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Medicare Dental: What's covered?

Medicare Dental: What's Covered?

July 5, 2018

Medicare does not cover the routine dental care necessary to keep your smile healthy. Unfortunately, many retirees believe that Medicare does. Perhaps it’s because Medicare does cover some dental procedures. Yes. It’s confusing. So, let’s get into it and clear this thing up.

Here’s a summary of what different Medicare plans cover:

 Part A
"Hospital"
Part B
"Medical"
Part C
"Advantage"
Part D
"Prescription"
  • Inpatient and skilled nursing facility stays
  • Regular doctor visits
  • Hospital and medical coverage through private insurance companies
  • Prescription drug coverage through private insurance companies
  • Home health and hospice care
  • Outpatient medical care like lab tests and physical therapy
  • Helps pay some of the out-of-pocket costs Medicare doesn't
  • Helps pay for medications not covered by traditional Medicare
  • Deductible and coinsurance vary by benefit
  • Some preventive medical services and medical supplies
  • Specific benefits vary by plan
  • Specific benefits and co-shares for medications vary by plan
  • Most retirees don't have to pay a premium for Part A
  • Monthly premium is based on retirement income
  • Monthly premium varies and is paid in addition to other Medicare premiums
  • Monthly premium varies and is paid in addition to other Medicare premiums

This is only a summary of Medicare plan coverages intended to illustrate standard differences between plan designs. Visit Medicare.gov for more comprehensive details and information before selecting your plan.*

Why is Medicare dental coverage so limited?

The Dental Exclusion.1 When deciding on which healthcare items the government plan would cover, Congress included a blanket exclusion of dental services. That means Medicare does not include coverage for routine dental checkups, cleanings, fillings, crowns, implants, dentures, or tooth extractions (in most cases). So, to protect your teeth, you need to get a private dental insurance plan to go along with Medicare.

So, what dental care is covered by Medicare?


There are exceptions to the Dental Exclusion rule. In 1980, congress made a limited exception to cover dental care done in hospitals, in connection with specific inpatient hospital services. The basic principle is that if a dental procedure is required before or after certain medical procedures, Medicare covers that dental procedure.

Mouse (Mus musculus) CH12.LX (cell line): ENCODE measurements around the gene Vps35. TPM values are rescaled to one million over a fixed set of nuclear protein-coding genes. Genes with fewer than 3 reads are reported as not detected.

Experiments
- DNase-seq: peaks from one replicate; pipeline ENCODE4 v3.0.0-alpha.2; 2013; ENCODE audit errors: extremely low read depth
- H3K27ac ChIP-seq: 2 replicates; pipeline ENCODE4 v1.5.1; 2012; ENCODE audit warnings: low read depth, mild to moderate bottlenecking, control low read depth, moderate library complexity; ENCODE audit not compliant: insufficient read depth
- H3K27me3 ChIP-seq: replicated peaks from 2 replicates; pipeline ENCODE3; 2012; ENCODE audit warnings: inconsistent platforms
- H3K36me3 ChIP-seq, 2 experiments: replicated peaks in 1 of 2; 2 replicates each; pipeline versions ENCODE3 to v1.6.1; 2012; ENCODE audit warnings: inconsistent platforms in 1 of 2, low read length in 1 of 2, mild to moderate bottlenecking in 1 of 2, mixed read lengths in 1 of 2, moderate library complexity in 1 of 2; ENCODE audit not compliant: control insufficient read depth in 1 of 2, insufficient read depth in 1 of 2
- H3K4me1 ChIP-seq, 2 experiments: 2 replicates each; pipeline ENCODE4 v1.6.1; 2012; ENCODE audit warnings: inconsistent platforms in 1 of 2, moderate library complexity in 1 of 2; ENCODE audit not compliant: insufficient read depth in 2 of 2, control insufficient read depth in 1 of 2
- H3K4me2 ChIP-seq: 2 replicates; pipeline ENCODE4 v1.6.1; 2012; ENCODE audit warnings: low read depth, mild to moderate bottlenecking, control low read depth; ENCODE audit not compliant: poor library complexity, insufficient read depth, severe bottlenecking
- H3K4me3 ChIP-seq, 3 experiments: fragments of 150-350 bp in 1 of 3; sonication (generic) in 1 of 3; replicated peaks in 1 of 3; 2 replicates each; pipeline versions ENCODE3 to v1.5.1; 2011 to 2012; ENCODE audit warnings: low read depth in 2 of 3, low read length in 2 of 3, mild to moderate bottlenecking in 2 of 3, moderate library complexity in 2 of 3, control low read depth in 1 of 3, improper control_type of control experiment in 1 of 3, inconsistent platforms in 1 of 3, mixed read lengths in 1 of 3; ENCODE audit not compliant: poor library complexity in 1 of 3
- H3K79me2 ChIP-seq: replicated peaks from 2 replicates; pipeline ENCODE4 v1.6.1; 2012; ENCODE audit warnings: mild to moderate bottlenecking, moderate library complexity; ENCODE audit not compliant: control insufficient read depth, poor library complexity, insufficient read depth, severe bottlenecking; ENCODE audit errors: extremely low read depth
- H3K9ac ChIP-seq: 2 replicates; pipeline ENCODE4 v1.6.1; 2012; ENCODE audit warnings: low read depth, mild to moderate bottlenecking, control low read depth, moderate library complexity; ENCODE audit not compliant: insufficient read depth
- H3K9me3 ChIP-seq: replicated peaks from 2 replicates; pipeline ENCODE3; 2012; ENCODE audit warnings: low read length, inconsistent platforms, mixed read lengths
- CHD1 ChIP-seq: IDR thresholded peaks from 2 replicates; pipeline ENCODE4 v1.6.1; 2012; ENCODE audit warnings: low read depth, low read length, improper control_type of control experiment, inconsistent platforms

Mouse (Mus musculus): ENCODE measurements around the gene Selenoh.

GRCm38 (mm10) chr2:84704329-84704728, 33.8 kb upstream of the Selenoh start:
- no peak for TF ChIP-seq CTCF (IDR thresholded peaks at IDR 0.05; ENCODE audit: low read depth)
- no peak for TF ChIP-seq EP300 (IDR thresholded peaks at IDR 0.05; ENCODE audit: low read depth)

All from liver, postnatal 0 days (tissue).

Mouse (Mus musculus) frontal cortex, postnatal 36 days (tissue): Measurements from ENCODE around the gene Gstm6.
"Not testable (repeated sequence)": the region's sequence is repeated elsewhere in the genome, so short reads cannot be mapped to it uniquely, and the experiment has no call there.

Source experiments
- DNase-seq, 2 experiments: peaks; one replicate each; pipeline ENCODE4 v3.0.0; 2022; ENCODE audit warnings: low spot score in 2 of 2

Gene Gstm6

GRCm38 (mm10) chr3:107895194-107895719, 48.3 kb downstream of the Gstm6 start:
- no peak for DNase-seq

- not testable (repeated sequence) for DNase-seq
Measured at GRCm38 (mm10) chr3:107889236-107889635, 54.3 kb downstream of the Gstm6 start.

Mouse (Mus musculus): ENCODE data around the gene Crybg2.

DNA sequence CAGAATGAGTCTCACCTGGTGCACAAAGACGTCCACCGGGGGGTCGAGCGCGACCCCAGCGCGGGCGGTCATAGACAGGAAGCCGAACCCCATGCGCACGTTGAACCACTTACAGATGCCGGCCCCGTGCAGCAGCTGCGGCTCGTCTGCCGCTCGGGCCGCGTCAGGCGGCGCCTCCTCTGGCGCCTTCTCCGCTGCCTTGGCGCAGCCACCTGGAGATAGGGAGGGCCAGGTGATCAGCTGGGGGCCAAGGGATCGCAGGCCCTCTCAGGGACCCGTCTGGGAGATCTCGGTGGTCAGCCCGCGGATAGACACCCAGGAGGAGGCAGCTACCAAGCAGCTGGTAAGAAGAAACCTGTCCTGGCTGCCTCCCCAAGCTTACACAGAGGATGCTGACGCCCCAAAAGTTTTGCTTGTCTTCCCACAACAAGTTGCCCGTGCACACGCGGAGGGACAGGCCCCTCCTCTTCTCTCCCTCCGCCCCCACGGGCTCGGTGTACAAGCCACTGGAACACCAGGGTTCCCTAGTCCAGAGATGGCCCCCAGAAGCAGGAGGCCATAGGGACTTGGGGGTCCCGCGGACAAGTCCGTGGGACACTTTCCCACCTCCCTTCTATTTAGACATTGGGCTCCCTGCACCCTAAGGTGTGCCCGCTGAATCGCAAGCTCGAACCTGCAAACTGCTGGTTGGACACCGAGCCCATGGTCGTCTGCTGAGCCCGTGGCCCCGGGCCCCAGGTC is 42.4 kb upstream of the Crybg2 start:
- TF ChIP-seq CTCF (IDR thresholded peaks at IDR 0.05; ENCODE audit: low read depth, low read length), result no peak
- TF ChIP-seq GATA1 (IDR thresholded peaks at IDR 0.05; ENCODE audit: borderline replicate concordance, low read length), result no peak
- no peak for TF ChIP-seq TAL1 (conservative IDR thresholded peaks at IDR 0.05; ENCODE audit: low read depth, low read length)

Covered Medicare dental service include:

  • An oral exam in the hospital before a kidney transplant
  • An oral exam in a rural clinic or Federally Qualified Health Care Center before a heart valve replacement
  • Dental services needed for a radiation treatment for certain jaw-related diseases, like oral cancer
  • Ridge construction (reconstruction of part of the jaw) performed when a facial tumor is removed
  • Surgery to treat fractures of the jaw or face
  • Dental splints and wiring needed after jaw surgery

Medicare also covers some dental-related hospitalizations, including observation during a dental procedure because you have a health-threatening condition. 

In these cases, Medicare will cover the cost of services done by the hospital (room and board, anesthesia, x-rays). It will not cover the professional service fees for the dentist or other physicians (radiologists, anesthesiologists). Those service fees become the responsibility of the patient.

What about Medicare Advantage Plans?


Here’s another exception of sorts. Some Medicare Advantage Plans cover routine dental services, such as checkups or cleanings. This coverage varies widely from plan to plan. If you have a Medicare Advantage Plan, contact your plan to learn about dental services that may be covered.

Do I really need dental coverage?


Yes. Making the right decisions now can keep you healthy and save money down the road. One of the many overall health benefits retirees miss is dental, which isn’t covered by Medicare. 

A good dental plan will cover the dental services needed to keep your smile healthy. These services include dental visits, cleanings, fillings, root canals, crowns, implants and dentures. 

Without dental benefits coverage, the average cost of a preventive dental visit (exam, cleaning, x-ray, and fluoride) is $250-$300. Dental coverage reduces what you pay for serious needs such as crowns and implants, which may cost thousands.

Our Individual and Family plans are a great, affordable way for you to protect your oral health in retirement. Here’s a brief overview of our plans:

Premium Plan
Similar to traditional group plans, members pay a percentage of the cost for services and the plan pays the rest. This is our most comprehensive coverage; preventive services are covered at 100% and you get a $2,000 annual maximum.

Enhanced Plan
Similar to the Premium Plan but has a $1,000 annual maximum.

Classic Plan
You pay a percentage of the cost for services, including preventive services. It has no annual commitment.

Basic Plan
Exams, cleanings and x-rays are covered at 100% after a $15 copay for office visits. It’s prevention-focused, with limited coverage for other services.

Clear Plan
Members pay fixed copays for dental services. There are also no deductibles, no waiting periods, and no annual dollar maximums.

The list above is very high-level information. We recommend you always review plan details and get a quote before you purchase a dental insurance plan. Here are some tips to help you choose the one that’s right for your smile.

Get Your Quote


*Delta Dental of Washington is independent of the Medicare program and is neither associated with nor endorsed by the Centers for Medicare and Medicaid Services (CMS).
1Section 1862 (a)(12) of the Social Security Act

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